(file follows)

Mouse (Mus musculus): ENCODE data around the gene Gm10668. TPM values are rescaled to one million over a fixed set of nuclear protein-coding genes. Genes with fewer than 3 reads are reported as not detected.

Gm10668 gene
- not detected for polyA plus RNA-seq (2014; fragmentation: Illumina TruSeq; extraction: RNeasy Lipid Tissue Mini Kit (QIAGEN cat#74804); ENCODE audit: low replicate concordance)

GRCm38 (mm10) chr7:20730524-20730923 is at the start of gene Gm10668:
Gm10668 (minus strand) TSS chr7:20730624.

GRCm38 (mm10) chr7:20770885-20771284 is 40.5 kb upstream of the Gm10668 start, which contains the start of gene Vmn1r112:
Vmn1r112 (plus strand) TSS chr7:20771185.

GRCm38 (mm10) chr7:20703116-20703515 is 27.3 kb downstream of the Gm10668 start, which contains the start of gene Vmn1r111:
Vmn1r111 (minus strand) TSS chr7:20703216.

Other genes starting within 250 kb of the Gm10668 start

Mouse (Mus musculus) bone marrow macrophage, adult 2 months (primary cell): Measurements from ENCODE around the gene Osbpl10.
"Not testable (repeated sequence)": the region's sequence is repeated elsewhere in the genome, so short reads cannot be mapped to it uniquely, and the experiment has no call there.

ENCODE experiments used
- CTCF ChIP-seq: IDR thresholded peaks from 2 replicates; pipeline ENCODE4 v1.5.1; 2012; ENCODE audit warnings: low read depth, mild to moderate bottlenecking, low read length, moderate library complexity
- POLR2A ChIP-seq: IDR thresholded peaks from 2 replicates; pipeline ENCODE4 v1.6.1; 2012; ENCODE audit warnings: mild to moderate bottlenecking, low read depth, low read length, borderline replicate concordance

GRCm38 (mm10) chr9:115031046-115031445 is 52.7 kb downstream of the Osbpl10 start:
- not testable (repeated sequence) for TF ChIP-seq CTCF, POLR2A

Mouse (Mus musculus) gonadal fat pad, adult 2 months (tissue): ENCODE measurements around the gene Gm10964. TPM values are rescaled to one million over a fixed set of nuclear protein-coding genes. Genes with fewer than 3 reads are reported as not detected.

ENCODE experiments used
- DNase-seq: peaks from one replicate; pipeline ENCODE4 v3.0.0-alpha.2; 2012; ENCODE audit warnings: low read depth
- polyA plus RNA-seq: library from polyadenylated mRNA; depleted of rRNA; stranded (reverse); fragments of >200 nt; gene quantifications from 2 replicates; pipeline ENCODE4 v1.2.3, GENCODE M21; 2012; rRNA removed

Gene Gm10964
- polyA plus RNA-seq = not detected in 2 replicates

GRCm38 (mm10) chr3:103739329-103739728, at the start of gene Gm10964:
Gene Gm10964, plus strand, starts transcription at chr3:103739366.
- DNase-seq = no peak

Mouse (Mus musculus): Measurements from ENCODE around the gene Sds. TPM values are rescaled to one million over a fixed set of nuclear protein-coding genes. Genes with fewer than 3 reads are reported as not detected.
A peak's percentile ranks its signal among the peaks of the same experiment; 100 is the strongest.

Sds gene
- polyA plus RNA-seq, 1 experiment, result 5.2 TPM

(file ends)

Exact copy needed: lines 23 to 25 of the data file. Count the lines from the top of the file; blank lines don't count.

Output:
- polyA plus RNA-seq = not detected in 2 replicates

GRCm38 (mm10) chr3:103739329-103739728, at the start of gene Gm10964:
Gene Gm10964, plus strand, starts transcription at chr3:103739366.